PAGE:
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As for sound quality, a run through of Pearl Harbor piped digitally from a Pioneer DVD deck reveals that the FS5 is a powerful and assured performer, plus it confounds our expectations by delivering a very convincing approximation of 5.1-channel sound - and it's not often we say that about a soundbar.
It's also hard to believe that such a compact unit could generate so much bass, but the attack on Pearl Harbor is all the proof we need. The swooping plane effects and huge explosions are delivered with such gut-wrenching force that we had to turn it down several times to prevent the neighbours from calling the police - and that's without a subwoofer connected. What's more, activating SDB makes a big difference to the depth of the low frequency effects, making it a useful addition to the feature list.
But it's also proficient higher up the frequency range, with the FS5's forthright midrange and treble propelling this breathtaking scene along at a rate of knots. Gunshots and ricocheting bullets are conveyed with eardrum-shattering sharpness and attack; shouts, screams and intermittent dialogue cut through the cacophony with ease and the propulsive presentation of the score injects plenty of drama and energy.
But even more impressive is the expansive soundstage, with X-Space beaming surround effects deep into the room and making certain passages of Pearl Harbor completely envelop the listening position. The best illustration is the scene in which Cuba Gooding Jr. is boxing on the ship's deck - the noise of the baying crowd sounds like it's coming from all around the room - but it'll also have you ducking for cover during the Pearl Harbor attack. You do have to move about a bit to find the sweet spot, but once there the effect is rewarding.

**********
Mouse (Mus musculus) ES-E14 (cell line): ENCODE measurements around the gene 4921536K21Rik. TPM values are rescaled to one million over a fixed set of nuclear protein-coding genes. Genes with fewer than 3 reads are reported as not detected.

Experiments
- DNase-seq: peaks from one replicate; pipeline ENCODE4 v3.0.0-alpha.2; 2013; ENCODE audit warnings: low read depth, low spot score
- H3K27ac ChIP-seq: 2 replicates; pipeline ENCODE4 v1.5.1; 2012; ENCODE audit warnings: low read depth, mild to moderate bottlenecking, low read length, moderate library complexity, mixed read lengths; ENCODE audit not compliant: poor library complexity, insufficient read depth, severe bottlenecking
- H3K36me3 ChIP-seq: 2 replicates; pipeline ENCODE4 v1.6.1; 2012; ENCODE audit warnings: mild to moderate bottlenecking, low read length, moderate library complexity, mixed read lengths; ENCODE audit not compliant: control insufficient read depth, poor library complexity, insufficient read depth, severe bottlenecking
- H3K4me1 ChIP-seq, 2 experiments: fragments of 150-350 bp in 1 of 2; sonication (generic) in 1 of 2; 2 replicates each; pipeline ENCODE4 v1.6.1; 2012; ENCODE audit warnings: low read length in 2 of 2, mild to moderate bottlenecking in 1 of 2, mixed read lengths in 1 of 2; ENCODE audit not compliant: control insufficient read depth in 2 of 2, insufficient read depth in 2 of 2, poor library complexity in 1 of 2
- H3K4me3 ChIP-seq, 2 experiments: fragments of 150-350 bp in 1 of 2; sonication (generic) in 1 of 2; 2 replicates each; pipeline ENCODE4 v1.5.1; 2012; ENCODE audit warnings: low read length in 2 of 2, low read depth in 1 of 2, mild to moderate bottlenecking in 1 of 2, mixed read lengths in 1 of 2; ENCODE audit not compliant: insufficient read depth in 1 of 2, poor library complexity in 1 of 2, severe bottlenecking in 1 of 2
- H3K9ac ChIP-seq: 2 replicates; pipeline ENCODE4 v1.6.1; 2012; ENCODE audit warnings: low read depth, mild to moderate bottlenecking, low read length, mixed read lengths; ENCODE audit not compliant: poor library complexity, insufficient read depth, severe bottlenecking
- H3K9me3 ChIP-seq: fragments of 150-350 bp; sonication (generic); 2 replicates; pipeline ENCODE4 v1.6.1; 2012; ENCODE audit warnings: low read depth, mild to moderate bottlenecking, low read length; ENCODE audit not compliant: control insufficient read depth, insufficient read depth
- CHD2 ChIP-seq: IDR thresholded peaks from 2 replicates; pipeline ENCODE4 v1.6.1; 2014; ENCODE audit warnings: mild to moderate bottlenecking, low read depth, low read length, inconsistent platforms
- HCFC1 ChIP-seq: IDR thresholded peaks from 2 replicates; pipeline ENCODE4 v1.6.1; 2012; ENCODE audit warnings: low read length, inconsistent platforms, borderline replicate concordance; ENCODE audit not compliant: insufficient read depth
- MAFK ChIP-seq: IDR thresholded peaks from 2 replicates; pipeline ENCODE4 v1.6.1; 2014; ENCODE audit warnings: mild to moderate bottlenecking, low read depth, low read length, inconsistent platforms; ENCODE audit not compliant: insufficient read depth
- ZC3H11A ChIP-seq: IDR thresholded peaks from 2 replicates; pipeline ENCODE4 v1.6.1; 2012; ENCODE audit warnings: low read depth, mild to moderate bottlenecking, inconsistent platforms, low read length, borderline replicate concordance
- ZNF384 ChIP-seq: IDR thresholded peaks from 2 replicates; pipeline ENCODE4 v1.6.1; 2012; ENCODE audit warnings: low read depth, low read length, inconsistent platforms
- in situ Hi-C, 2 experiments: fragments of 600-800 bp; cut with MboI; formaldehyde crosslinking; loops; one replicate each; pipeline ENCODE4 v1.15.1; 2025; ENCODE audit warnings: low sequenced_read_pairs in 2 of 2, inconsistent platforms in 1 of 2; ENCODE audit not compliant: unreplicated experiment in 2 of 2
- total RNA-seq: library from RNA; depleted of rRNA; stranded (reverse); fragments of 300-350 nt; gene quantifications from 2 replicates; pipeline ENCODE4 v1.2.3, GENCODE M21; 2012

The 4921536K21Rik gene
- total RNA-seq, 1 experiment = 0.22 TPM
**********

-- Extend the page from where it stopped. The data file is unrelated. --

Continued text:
There's also a warmth and attention to detail in its music playback that you simply wouldn't get through TV speakers, and the Music DSP mode earns its stripes by making music sound more open and colourful then straight stereo.
The Denon DHT-FS5 is the rarest of creatures - a ‘front surround' system that actually delivers something approaching true 5.1 channel sound. In fact it packs a real punch in all areas of its audio performance, making it one of the best soundbars we've encountered. It's also incredibly easy to use and although it lacks a bit of cosmetic pizzazz, the neat and unimposing design should make it a welcome addition to your living room. Our only qualm is the price, as you can pick up a full 5.1 system for less, but its high quality performance certainly won't leave you feeling short-changed.
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